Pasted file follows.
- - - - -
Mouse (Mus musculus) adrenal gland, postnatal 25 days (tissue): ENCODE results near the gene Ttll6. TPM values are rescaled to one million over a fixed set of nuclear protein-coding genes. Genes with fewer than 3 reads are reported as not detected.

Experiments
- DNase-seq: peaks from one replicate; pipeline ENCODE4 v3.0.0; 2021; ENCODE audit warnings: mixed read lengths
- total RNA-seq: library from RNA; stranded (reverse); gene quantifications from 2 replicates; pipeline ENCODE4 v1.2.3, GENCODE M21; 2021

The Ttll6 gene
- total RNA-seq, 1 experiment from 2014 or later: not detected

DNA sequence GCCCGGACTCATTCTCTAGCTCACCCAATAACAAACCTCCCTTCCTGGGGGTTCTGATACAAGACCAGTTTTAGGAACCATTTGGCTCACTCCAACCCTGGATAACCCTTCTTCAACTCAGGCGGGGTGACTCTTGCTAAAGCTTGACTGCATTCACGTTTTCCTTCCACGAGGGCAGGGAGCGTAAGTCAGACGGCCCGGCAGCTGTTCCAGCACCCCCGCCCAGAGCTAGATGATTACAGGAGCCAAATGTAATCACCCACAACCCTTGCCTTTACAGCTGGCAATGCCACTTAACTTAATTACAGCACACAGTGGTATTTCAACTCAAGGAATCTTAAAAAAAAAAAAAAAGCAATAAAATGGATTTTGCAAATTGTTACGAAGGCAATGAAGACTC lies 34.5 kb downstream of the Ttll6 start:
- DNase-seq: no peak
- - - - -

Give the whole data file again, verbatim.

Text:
Mouse (Mus musculus) adrenal gland, postnatal 25 days (tissue): ENCODE results near the gene Ttll6. TPM values are rescaled to one million over a fixed set of nuclear protein-coding genes. Genes with fewer than 3 reads are reported as not detected.

Experiments
- DNase-seq: peaks from one replicate; pipeline ENCODE4 v3.0.0; 2021; ENCODE audit warnings: mixed read lengths
- total RNA-seq: library from RNA; stranded (reverse); gene quantifications from 2 replicates; pipeline ENCODE4 v1.2.3, GENCODE M21; 2021

The Ttll6 gene
- total RNA-seq, 1 experiment from 2014 or later: not detected

DNA sequence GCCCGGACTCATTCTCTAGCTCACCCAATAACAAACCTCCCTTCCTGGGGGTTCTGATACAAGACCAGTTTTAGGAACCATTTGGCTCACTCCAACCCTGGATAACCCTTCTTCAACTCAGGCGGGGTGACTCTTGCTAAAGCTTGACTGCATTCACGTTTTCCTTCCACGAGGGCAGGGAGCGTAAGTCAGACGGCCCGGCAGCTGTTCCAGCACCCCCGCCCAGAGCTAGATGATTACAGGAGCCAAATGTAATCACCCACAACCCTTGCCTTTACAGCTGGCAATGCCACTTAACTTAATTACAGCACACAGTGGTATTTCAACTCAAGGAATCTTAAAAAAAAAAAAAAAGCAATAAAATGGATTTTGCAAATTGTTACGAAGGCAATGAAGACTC lies 34.5 kb downstream of the Ttll6 start:
- DNase-seq: no peak